Self-Adaptive Hybrid Electro-Magnetic Levitation and Active Balancing System Using Atmega644
In short, our project is just an isolated floating plate. Just as our title explained, it is mainly a floating plate that is segregated from all outside vibration using electromagnetic force.
This purpose of the project is to design a system that complements common passive shock absorption mechanics and enhances their performance.
The main idea of the project is that if we can provide instant support for any load putting on a plate and maintain a constant supporting force when the system reach balance, we can isolate all the background mechanical vibration. To achieve the best result, we choose a hybrid of electromagnets and permanent neodymium magnets to provide supporting force and use PID feedback loop to control the system so we can reduce the power consumption of the system.
High Level design
As we can see, there are many situations that requires absolute vibration free environment, for example, Electron Scan Microscope. Traditional passive shock-absorption systems take a large amount of space and needs very expensive equipments. So we want to provide a small, inexpensive solution for those occasions. Furthermore, active anti-shock system has a better performance than the traditional passive anti-shock system because electromagnets can let the system go back to its balanced position faster than normal springs can do.
The key algorithm for this project is the PID feedback loop. The PID loop controls the magnetic strength of the three electromagnets using the feedback from the two horizontal sensors.
A proportionalCintegralCderivative controller (PID controller) is a generic control loop feedback mechanism widely used in industrial control systems. Generally speaking, a PID controller calculates the “error” value as the difference between a measured process variable and a desired value. The controller attempts to minimize the error by adjusting the control inputs. In the absence of an explicit function between the inputs and the outputs, PID controllers are the best controllers.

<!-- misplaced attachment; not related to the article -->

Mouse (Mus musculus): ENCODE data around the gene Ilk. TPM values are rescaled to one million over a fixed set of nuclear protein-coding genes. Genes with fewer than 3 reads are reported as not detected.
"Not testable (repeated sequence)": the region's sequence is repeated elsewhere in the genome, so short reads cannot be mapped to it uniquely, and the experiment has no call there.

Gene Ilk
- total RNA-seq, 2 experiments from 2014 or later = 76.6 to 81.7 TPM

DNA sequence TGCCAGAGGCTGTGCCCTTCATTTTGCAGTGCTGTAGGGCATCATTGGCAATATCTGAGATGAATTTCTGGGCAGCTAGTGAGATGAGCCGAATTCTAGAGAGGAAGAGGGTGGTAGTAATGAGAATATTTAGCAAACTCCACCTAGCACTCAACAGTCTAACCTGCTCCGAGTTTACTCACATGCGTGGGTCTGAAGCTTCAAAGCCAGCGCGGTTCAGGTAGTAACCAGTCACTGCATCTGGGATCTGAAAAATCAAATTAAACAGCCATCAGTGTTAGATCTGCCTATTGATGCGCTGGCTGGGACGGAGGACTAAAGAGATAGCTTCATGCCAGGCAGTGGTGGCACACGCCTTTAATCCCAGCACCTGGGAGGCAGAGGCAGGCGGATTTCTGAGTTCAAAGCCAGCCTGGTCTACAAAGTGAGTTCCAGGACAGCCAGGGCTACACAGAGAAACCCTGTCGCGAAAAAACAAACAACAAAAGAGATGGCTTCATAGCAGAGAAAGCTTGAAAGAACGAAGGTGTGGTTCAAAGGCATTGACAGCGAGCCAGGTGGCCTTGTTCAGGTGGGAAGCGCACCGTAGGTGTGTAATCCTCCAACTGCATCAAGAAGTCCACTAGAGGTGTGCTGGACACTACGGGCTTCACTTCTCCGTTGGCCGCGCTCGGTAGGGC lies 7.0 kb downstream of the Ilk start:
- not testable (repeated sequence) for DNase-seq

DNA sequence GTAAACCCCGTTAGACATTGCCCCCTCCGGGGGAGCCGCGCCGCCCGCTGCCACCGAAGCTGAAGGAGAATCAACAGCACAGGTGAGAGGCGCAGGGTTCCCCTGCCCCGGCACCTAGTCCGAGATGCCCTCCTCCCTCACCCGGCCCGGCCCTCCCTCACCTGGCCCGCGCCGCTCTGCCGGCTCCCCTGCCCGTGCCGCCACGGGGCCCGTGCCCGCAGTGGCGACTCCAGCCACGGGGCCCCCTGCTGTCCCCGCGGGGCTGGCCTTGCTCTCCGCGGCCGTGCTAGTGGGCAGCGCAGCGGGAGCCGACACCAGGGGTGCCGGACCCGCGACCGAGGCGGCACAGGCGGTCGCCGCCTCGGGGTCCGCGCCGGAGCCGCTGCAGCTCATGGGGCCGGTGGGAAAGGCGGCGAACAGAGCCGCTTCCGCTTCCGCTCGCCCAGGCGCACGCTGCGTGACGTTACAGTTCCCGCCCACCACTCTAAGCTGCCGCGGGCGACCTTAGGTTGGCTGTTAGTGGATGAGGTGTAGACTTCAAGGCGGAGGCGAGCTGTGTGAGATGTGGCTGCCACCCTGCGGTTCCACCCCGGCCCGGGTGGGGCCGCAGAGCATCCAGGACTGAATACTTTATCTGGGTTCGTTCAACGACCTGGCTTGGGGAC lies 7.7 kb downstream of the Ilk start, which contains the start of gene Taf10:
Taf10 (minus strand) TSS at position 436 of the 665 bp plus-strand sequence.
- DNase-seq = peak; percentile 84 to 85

The PID controller calculation involves three separate parameters: the proportional, the integral and derivative values, denoted P, I, and D. The proportional value determines the reaction to the current error, the integral value determines the reaction based on the sum of recent errors, and the derivative value determines the reaction based on the rate at which the error has been changing.
By tuning the three constants in the PID controller, the controller can provide control action designed for specific process requirements. The response of the controller can be described in terms of the responsiveness of the controller to an error, the degree to which the controller overshoots the set point and the degree of system oscillation.
Standards and Patents Involved
We did a Google search using key word electromagnetic levitation balancing active anti-shock PID and found that there are not many articles on our topic.
Although Lorenz Levitation is an active research area, there does not seem to be any standard and patents on it.
In addition, we are using a DC electromagnet so there is no problem with RF standard and we did not find any standard on static magnetic field.
Self made platform